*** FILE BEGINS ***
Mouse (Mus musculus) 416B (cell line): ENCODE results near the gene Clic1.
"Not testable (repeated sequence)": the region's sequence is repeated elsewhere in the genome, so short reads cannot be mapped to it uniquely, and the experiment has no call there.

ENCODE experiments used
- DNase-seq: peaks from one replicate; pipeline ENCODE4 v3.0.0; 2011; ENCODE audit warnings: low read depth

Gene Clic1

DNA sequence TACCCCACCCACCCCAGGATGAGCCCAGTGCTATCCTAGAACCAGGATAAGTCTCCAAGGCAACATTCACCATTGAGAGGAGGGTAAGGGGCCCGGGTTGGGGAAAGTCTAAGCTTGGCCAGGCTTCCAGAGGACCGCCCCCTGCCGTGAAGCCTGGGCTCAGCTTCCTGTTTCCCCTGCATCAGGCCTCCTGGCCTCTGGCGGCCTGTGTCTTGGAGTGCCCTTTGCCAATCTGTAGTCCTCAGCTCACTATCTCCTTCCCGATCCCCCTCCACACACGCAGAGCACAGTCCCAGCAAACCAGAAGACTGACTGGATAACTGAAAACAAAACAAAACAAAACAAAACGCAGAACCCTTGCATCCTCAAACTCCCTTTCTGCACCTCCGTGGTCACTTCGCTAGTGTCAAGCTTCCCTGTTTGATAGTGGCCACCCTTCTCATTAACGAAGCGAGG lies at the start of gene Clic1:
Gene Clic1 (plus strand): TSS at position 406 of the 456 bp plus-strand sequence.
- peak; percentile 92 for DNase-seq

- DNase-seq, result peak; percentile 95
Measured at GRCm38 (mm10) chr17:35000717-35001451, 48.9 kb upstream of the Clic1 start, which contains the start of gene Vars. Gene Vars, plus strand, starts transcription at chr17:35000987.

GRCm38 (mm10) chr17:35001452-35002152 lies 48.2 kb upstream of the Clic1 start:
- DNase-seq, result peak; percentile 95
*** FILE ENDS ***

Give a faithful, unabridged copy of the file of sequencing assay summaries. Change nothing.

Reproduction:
Mouse (Mus musculus) 416B (cell line): ENCODE results near the gene Clic1.
"Not testable (repeated sequence)": the region's sequence is repeated elsewhere in the genome, so short reads cannot be mapped to it uniquely, and the experiment has no call there.

ENCODE experiments used
- DNase-seq: peaks from one replicate; pipeline ENCODE4 v3.0.0; 2011; ENCODE audit warnings: low read depth

Gene Clic1

DNA sequence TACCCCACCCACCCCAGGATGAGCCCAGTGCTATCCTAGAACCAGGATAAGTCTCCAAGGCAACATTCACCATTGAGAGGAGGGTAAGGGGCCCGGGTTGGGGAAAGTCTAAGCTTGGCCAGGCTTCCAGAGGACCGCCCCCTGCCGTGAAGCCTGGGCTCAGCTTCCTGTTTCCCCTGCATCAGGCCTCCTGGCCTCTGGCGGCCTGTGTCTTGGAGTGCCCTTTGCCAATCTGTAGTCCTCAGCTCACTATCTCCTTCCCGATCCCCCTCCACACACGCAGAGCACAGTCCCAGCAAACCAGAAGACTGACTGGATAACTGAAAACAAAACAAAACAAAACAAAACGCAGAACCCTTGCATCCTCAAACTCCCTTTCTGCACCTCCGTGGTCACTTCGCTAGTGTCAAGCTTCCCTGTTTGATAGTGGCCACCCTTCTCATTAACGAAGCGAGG lies at the start of gene Clic1:
Gene Clic1 (plus strand): TSS at position 406 of the 456 bp plus-strand sequence.
- peak; percentile 92 for DNase-seq

- DNase-seq, result peak; percentile 95
Measured at GRCm38 (mm10) chr17:35000717-35001451, 48.9 kb upstream of the Clic1 start, which contains the start of gene Vars. Gene Vars, plus strand, starts transcription at chr17:35000987.

GRCm38 (mm10) chr17:35001452-35002152 lies 48.2 kb upstream of the Clic1 start:
- DNase-seq, result peak; percentile 95